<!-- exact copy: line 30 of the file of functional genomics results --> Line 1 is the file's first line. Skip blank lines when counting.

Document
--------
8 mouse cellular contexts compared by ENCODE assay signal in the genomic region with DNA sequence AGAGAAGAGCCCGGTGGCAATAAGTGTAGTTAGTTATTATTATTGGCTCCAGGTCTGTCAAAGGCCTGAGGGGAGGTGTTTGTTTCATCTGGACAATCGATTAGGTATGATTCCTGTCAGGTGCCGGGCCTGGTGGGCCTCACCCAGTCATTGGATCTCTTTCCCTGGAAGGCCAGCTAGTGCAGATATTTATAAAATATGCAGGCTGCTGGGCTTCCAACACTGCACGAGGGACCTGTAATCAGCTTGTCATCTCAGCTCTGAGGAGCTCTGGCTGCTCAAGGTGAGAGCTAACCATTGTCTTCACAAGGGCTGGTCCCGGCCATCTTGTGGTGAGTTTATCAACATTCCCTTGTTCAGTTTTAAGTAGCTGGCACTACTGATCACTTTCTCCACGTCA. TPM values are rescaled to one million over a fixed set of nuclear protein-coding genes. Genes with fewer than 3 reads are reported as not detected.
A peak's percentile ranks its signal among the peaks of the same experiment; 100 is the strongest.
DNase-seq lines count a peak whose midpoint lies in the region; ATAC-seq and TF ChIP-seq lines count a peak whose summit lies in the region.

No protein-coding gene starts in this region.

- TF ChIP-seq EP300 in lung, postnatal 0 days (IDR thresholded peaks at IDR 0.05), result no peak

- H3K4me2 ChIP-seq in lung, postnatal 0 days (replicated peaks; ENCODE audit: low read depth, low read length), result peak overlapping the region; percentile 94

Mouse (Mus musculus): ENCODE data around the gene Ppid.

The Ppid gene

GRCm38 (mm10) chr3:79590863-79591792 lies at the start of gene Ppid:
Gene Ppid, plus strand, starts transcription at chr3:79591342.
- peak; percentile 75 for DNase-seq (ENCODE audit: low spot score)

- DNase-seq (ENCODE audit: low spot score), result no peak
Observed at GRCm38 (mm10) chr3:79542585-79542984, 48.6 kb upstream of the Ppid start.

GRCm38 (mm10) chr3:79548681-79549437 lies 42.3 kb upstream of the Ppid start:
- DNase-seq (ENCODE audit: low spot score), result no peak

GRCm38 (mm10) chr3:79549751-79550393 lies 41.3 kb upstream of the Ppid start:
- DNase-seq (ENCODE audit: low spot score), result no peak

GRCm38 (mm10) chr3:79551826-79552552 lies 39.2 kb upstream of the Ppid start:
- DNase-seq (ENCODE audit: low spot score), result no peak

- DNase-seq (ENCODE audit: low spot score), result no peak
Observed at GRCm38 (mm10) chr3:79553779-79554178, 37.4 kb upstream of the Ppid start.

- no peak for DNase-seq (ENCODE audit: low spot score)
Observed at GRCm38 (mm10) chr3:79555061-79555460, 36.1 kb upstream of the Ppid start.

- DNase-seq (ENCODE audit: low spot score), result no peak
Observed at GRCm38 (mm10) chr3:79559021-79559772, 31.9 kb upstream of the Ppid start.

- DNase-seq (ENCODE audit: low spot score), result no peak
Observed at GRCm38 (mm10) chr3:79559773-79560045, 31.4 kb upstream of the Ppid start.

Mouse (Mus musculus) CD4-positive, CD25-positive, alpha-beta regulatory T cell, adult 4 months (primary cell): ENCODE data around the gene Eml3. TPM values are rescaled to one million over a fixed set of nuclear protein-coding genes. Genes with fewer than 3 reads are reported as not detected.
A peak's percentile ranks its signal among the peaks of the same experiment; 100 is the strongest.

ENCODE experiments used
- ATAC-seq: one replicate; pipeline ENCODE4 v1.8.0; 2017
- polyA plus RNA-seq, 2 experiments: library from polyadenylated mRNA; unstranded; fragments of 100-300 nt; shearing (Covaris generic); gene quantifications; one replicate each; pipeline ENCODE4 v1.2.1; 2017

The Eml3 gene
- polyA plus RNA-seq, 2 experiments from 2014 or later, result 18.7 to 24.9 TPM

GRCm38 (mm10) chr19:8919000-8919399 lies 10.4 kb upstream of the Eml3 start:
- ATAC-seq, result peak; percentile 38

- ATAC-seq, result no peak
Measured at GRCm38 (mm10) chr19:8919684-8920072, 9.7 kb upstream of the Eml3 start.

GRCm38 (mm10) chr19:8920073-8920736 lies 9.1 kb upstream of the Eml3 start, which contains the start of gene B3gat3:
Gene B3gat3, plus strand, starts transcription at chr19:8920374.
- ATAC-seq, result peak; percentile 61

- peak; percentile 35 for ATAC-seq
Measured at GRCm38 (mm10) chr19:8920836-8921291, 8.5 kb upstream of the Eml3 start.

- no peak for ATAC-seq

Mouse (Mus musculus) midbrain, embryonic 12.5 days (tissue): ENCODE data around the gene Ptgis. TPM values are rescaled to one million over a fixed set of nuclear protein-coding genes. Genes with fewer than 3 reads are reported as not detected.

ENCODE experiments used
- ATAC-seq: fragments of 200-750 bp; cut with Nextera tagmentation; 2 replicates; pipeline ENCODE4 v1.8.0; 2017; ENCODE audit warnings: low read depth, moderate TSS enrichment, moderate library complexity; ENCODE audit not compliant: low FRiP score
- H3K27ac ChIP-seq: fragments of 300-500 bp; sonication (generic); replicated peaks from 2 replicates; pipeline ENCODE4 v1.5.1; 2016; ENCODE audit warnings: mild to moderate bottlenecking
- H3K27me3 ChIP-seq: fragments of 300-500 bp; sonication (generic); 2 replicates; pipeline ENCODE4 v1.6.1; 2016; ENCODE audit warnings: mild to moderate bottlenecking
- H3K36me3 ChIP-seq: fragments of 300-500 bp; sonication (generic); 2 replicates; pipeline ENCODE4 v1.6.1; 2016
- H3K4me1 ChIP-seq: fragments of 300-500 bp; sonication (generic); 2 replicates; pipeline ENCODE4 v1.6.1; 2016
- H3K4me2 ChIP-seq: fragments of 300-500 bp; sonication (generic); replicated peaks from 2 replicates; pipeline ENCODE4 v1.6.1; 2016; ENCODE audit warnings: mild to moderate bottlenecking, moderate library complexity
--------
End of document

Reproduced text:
ENCODE experiments used